Melatonin Overdose


Melatonin is a hormone that naturally occurs inside the body and helps regulate the sleep-wake cycle of a person. Melatonin is available in supplement form and is used to treat sleep related disorders like insomnia and jet lag. Melatonin dosage that is considered to be safe and effective is around 1mg to 5mg. The effects of overdosing on melatonin will vary depending on the dosage and also with other factors like the genetic makeup of a person and age. It is best to seek immediate medical attention if you happen to overdose on melatonin supplements.

Symptoms of an Overdose on Melatonin

Even if melatonin is a naturally occuring substance inside the body, it is still possible to overdose on it. If you take too much melatonin supplements, you may experience the usual Melatonin Side Effects and/or it can cause some serious problems like the ones listed below:

  • Lethargy
  • Problems in the liver
  • Problems in the eye
  • Seizures
  • Weakness
  • Disorientation
  • Psychotic thinking and/or Psychotic behaviors
  • Confusion
  • Drowsiness
  • Speech problems
  • Dizziness
  • Headaches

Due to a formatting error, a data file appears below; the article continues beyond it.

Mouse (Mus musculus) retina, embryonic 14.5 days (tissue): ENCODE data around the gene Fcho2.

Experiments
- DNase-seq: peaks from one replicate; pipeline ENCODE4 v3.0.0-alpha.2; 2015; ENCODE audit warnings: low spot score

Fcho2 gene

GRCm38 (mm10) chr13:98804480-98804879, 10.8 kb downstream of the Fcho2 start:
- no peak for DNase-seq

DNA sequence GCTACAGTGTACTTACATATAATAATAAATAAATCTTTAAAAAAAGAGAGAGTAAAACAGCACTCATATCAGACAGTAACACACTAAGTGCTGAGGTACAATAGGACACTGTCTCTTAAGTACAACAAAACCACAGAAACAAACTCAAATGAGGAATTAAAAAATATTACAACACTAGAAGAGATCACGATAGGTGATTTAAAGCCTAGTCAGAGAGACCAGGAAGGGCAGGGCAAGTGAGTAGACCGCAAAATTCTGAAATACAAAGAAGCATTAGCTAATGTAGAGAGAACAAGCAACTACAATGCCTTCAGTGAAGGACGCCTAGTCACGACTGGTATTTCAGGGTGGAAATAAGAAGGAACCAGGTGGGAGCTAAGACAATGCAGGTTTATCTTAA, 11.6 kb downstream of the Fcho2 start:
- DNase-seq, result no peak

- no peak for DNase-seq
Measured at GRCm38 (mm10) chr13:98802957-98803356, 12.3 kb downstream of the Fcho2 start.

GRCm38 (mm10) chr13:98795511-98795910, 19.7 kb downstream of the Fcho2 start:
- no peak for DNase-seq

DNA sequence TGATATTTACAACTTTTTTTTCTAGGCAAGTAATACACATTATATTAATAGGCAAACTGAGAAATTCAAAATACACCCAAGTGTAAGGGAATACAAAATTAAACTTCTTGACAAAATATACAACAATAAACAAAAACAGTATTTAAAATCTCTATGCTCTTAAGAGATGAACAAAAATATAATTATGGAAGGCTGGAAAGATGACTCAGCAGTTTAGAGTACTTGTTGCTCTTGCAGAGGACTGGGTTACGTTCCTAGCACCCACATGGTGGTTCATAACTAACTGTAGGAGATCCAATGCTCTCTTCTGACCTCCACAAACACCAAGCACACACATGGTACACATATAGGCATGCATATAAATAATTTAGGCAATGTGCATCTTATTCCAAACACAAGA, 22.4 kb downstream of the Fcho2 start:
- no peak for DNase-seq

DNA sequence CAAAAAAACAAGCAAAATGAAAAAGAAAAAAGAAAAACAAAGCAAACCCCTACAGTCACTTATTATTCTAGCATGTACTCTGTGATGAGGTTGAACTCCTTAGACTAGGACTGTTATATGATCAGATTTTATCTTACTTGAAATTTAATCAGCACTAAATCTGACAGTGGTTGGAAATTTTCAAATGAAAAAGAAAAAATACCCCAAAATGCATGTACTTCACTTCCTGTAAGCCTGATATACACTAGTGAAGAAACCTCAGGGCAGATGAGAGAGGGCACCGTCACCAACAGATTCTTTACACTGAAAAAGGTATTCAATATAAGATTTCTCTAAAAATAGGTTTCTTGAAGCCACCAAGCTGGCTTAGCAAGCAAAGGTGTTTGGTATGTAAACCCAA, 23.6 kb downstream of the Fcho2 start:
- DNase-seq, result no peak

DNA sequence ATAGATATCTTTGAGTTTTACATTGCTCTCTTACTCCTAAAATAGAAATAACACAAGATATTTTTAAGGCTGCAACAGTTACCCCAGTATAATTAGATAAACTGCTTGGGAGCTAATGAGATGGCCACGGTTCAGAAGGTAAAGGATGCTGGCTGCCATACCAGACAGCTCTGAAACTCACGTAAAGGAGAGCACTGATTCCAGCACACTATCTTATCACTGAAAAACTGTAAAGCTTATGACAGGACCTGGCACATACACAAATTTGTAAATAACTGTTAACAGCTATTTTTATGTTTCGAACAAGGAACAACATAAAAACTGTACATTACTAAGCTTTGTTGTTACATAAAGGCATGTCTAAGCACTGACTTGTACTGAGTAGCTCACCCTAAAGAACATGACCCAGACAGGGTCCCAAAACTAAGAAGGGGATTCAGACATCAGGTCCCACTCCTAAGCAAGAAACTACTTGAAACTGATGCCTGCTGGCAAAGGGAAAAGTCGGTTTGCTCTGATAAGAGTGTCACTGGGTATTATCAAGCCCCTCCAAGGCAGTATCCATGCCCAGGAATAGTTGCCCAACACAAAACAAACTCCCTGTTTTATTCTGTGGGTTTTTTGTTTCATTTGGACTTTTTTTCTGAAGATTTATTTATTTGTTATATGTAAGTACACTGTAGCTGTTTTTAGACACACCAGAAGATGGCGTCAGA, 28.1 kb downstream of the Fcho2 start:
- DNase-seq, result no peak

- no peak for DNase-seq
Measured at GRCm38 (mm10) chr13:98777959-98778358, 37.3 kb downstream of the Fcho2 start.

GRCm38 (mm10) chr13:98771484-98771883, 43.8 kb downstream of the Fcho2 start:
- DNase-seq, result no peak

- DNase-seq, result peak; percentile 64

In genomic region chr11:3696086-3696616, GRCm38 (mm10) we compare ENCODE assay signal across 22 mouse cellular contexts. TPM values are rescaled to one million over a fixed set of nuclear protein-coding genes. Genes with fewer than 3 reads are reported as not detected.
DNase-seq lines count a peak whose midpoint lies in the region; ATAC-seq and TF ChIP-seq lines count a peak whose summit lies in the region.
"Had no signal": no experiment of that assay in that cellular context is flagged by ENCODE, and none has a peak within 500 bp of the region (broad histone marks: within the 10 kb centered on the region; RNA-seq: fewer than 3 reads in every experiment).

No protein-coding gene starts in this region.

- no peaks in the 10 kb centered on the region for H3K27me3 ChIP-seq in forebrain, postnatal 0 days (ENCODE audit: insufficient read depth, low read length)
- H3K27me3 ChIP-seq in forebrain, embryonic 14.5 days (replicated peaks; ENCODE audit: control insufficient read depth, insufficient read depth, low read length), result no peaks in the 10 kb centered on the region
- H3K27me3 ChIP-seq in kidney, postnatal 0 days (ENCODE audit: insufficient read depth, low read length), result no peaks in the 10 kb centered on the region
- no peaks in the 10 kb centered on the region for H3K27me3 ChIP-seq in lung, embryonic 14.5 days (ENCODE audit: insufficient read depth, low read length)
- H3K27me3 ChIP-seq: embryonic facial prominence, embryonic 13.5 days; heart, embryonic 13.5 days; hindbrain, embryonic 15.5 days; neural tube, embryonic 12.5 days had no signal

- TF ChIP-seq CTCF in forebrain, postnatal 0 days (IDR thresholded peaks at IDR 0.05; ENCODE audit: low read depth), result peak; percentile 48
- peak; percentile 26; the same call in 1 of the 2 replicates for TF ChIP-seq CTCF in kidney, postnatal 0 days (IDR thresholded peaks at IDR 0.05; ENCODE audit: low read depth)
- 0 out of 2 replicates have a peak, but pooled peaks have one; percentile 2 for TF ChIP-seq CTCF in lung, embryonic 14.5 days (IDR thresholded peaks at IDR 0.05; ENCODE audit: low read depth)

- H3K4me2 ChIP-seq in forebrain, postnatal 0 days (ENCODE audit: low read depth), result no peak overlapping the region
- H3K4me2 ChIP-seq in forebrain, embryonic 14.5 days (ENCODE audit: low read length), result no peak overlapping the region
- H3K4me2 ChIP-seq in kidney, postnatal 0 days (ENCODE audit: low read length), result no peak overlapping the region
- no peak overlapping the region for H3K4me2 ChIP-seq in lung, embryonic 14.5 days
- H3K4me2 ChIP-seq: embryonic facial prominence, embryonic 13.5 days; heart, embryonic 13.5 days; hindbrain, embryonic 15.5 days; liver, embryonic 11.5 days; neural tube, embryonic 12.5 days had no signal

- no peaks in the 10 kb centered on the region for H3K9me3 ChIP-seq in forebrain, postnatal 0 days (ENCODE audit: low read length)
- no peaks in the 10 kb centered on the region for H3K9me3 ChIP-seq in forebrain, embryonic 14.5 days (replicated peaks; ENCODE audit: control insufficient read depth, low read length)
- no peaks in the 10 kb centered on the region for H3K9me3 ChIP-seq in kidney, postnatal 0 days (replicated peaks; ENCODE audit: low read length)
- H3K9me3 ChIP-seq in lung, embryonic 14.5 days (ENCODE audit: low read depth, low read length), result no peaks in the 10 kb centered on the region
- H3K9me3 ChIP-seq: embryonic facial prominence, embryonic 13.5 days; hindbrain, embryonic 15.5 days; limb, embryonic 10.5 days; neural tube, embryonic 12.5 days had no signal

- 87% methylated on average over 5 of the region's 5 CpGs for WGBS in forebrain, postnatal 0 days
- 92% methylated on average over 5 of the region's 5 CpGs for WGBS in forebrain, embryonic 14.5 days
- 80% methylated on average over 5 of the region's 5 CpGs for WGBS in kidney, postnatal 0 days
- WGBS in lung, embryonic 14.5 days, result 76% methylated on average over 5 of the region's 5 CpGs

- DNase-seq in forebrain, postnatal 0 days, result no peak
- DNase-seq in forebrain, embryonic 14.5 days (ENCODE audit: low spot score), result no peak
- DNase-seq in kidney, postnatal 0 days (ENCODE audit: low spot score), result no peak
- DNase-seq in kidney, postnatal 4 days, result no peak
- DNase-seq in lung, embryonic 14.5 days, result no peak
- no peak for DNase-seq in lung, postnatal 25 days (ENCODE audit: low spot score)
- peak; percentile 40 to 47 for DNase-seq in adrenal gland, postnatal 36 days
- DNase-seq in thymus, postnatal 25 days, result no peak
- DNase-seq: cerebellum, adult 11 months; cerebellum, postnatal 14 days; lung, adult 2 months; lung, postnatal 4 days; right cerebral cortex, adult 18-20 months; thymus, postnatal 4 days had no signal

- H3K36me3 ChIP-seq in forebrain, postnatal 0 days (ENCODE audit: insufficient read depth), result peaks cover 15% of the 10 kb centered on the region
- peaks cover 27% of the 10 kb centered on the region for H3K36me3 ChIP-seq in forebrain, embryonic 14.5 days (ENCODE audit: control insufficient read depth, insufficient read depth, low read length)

• Shakiness or Tremors

Treatment Options for Melatonin Ovedose

There are no standard procedure on how to treat an overdose of melatonin. Therefore, the treatment for a melatonin overdose will involve supportive care which is primarily focused on treating the symptoms that occur from overdose. For example, if an overdose in melatonin cause seizures, the supportive treatment will involve medications that control seizures. It is very important that you seek medical attention if you think that you may have an overdose of melatonin.

Melatonin References:

Claustrat, B., Brun, J., David, M., Sassolas, G., & Chazot, G. (1992).

Melatonin and Jet Lag: Confirmatory Result Using a Simplified Protocol. Biological Psychiatry, 32, 705-711.

Garfinkel, D., Laudon, M., Nof, D., & Zisapel, N. (1995). Improvement of sleep quality in elderly people by controlled-release melatonin. The Lancet, 346, 541-543.

Jan, J. (1994). The Treatment of Sleep Disorders With Melatonin. Developmental Medicine and Child Neurology, 36, 97-107.

Lino, A., Silvy, S., Condorelli, L., & Rusconi, A. (1993). Melatonin and Jet Lag: Treatment Schedule. Biological Psychiatry, 34, 587.

Zhdanova, I. (1995). Sleep – inducing effects of low doses of melatonin ingested in the evening. Clinical Pharmacology & Therapeutics, 57, 552-558.

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